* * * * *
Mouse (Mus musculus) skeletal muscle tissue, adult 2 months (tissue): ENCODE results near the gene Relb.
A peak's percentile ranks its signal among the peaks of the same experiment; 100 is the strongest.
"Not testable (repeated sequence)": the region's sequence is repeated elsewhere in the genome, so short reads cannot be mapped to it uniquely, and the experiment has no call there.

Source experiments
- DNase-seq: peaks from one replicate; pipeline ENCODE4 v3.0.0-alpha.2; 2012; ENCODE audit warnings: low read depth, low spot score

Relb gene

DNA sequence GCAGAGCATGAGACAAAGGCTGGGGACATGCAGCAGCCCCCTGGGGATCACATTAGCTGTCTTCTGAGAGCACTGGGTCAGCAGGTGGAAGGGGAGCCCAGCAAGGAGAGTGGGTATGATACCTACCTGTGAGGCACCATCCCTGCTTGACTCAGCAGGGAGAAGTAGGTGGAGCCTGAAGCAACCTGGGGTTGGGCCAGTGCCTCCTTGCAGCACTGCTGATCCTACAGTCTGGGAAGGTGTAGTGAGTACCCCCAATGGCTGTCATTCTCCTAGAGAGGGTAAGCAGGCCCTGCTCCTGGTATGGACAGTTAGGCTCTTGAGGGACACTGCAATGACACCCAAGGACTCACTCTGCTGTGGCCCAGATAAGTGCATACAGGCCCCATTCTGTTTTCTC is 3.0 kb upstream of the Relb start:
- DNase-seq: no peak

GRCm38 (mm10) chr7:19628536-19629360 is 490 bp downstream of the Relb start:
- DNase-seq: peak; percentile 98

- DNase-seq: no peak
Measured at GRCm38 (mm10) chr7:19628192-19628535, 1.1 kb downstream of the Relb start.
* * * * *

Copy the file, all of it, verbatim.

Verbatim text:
Mouse (Mus musculus) skeletal muscle tissue, adult 2 months (tissue): ENCODE results near the gene Relb.
A peak's percentile ranks its signal among the peaks of the same experiment; 100 is the strongest.
"Not testable (repeated sequence)": the region's sequence is repeated elsewhere in the genome, so short reads cannot be mapped to it uniquely, and the experiment has no call there.

Source experiments
- DNase-seq: peaks from one replicate; pipeline ENCODE4 v3.0.0-alpha.2; 2012; ENCODE audit warnings: low read depth, low spot score

Relb gene

DNA sequence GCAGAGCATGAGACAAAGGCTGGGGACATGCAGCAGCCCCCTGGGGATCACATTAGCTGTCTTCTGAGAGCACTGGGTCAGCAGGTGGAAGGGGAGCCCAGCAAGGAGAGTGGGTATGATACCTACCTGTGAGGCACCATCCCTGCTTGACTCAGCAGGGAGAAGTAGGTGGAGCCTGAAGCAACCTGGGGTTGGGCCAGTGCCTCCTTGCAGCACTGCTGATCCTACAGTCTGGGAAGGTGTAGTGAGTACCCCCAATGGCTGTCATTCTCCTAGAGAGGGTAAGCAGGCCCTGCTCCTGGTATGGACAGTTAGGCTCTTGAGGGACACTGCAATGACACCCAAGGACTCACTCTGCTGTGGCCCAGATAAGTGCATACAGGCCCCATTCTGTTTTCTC is 3.0 kb upstream of the Relb start:
- DNase-seq: no peak

GRCm38 (mm10) chr7:19628536-19629360 is 490 bp downstream of the Relb start:
- DNase-seq: peak; percentile 98

- DNase-seq: no peak
Measured at GRCm38 (mm10) chr7:19628192-19628535, 1.1 kb downstream of the Relb start.